17 March, 2013

Just to say it is HIGHLY poisonous and one should deter dogs from eating any at all.

28 November, 2012

I have a Collie Whippet cross who finds this plant irresistable, he occasionally vomits after eating the leaves but otherwise is well, he often tries to eat more leaves when he is a bit off it, so maybe he knows something we don’t. The woodland around my house is carpeted with it and he grabs the leaves as he walks along.

23 August, 2012

My Border Terrier also eats this plant every time we visit our local woods and vomits immediately. I now have to keep him on a lead and watch his every move until we pass the area where it grows. He was more partial to it in early Spring, when the shoots were fresh, but would still eat it now, if I let him. He eats cow parsnip regularly, which is safe and non-toxic but I was getting increasingly worried about what ingesting dog mercury would do to him?

1 July, 2012

There is a lot of dogs mercury growing in this area of Surrey and my 10 year old border collie frequently eats its leaves and has done so all her life. As far as I am aware, she has never suffered any ill effects. On the very rare occasions that she vomits, it is after eating grass.

Dave askew
3 May, 2012

I read with interest the above article, especially as a reply mentions West Ayton, which is where I live. My dog, an Alaskan Malamute, seeks out dogs mercury too, he has been known to vomit after eating it – though he has been known to vomit after eating grass too. It does seem to be quite irresistable to dogs, I shall have to delve more deeply into the Internet to assertain if there are long term affects associated with its consumption.

Ingrid Chalcraft
29 April, 2012

Having taken our Springer walking through a wood yesterday which was carpeted with Dog’s Marcury = i read in your web site that it is a highly toxic plant and saw comments from other readers that their border terriers had become very sick after eating the leaves of the plant.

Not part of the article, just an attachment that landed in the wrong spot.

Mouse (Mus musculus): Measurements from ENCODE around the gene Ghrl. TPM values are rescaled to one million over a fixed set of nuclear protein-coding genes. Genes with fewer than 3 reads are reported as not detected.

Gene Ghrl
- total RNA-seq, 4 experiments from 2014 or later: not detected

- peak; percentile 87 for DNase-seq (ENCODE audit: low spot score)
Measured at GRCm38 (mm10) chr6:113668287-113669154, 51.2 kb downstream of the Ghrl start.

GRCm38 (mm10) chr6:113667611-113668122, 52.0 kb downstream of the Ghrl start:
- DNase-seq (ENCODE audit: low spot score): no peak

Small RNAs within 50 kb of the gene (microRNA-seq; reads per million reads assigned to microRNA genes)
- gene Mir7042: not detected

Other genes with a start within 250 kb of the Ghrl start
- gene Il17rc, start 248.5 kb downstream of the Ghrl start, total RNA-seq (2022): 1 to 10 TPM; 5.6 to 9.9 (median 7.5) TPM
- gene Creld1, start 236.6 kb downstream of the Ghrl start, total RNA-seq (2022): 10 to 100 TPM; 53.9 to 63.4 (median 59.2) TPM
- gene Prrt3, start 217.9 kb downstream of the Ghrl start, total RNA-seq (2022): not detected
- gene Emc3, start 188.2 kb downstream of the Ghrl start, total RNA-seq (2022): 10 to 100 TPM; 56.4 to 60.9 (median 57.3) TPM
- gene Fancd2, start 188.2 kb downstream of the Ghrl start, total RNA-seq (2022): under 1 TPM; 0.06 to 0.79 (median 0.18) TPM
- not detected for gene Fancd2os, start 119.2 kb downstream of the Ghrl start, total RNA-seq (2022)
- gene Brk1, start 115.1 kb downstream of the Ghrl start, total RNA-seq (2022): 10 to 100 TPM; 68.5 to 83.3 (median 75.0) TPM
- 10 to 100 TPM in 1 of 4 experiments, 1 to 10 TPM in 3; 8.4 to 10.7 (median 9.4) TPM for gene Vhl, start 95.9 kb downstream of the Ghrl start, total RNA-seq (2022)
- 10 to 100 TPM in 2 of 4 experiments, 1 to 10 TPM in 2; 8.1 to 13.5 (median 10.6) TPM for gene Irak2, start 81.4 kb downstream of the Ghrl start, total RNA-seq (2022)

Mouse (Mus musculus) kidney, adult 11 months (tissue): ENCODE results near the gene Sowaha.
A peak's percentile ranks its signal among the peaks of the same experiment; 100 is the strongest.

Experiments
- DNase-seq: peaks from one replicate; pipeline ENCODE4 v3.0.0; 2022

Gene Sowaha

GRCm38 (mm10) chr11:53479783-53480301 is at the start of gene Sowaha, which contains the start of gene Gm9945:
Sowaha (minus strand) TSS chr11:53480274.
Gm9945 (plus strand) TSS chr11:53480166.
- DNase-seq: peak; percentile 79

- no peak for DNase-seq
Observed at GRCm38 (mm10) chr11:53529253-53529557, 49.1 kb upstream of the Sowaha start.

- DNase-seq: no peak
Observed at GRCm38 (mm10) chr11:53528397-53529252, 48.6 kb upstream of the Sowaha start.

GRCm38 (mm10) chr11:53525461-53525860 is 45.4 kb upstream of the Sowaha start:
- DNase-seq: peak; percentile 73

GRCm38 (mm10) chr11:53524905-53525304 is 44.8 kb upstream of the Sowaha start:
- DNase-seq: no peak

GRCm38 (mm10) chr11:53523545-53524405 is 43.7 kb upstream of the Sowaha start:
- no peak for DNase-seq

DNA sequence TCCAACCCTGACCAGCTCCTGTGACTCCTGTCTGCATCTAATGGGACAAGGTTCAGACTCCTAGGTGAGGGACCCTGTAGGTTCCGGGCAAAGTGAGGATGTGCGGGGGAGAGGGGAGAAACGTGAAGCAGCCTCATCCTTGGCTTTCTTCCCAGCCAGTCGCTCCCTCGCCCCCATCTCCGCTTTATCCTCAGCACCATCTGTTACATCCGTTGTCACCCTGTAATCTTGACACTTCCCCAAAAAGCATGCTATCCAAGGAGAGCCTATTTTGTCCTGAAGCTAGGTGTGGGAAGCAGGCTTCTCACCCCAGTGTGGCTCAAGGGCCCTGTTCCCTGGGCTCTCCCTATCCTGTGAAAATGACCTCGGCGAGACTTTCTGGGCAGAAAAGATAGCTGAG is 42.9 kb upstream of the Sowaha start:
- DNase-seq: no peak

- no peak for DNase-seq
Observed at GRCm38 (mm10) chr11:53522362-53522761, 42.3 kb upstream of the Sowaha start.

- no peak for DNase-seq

Our dog did not eat any leaves but has been showing signs of irritation to his feet ; he has been nibbling furiously at his paws but shows no problem with walking but is quite protective to his pads if we try to look at them. He has had no other problems as far as we can see. IC

31 March, 2012

see wikipedia for origin of name
“The plant’s common name derives from the plant’s resemblance to the unrelated Chenopodium bonus-henricus (Good King Henry, also known as mercury, markery, Lincolnshire spinach). Since Mercurialis perennis is highly poisonous, it was named “dog’s” mercury (in the sense of “false” or “bad”).”

J Knowles
31 March, 2012

Dog’s mercury – I was interested to know the name and information about this plant, which we found during a walk through the forests at West Ayton (near Scarborough). Being late March it was in flower and carpeted areas of the woodland. Our border terrier was immediately drawn to it and started eating the leaves. He never usually bothers with plants and only occasionally eats grass. About ten minutes later he started vomiting and we found that he had swallowed the leaves. It was incredible to read the previous comment where another border terrier had suffered the same fate! Is this plant called “Dog’s” mercury – because dogs find it irrisistable? Our dog wouId certainly have eaten more if we had’nt put him straight on the lead! I also wonder if there is any long term damage if it is ingested and not expelled by vomiting? Never a dull moment with a border terrer! JK

19 October, 2011

As it says, this plant is toxic because of chemicals like trimethylamine but for more information see

19 October, 2011

Our border terrier seeks out this plant which eaten in Spring causes immediate vomitting. We suspect that later in the year he has also been affected but with sickness some hours later and causing longer lasting illness – some 6-8 hours off food and lethargic. He still tries to eat the plant